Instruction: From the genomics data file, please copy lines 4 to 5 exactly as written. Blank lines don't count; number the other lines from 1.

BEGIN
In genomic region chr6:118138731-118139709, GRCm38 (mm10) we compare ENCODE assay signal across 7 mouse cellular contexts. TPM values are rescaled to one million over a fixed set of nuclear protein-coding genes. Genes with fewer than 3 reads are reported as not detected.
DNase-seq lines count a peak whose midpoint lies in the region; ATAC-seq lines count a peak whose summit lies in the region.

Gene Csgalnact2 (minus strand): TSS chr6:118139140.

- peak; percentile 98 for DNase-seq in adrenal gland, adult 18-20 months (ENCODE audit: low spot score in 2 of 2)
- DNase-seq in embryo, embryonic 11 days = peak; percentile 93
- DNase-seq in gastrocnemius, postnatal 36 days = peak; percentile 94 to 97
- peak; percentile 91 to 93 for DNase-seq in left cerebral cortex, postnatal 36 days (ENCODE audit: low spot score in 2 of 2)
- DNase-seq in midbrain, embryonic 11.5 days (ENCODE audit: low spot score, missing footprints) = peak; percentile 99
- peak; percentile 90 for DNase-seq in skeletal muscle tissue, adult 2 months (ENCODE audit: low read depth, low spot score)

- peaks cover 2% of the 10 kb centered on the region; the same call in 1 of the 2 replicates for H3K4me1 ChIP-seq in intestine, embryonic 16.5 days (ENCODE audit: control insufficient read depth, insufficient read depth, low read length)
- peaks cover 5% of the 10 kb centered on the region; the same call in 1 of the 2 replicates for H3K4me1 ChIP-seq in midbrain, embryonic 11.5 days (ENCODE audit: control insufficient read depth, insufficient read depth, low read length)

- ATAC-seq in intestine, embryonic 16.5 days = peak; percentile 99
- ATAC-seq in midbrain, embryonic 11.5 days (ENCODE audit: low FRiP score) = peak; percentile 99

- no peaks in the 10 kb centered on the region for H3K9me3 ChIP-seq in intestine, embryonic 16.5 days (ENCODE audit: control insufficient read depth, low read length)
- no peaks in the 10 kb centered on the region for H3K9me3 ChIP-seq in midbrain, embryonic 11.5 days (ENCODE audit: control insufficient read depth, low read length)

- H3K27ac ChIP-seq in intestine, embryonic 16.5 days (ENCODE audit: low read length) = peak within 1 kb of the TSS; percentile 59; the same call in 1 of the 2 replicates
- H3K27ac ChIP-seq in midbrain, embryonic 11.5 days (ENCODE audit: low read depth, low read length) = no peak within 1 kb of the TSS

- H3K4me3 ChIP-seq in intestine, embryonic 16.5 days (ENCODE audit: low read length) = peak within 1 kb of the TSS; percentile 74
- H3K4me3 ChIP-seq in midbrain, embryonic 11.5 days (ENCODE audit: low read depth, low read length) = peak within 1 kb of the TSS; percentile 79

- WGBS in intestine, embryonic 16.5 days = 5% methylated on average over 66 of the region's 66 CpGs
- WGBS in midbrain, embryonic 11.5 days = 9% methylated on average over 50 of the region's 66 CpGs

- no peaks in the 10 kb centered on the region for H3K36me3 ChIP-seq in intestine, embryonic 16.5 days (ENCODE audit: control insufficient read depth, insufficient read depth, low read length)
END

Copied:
- peak; percentile 98 for DNase-seq in adrenal gland, adult 18-20 months (ENCODE audit: low spot score in 2 of 2)
- DNase-seq in embryo, embryonic 11 days = peak; percentile 93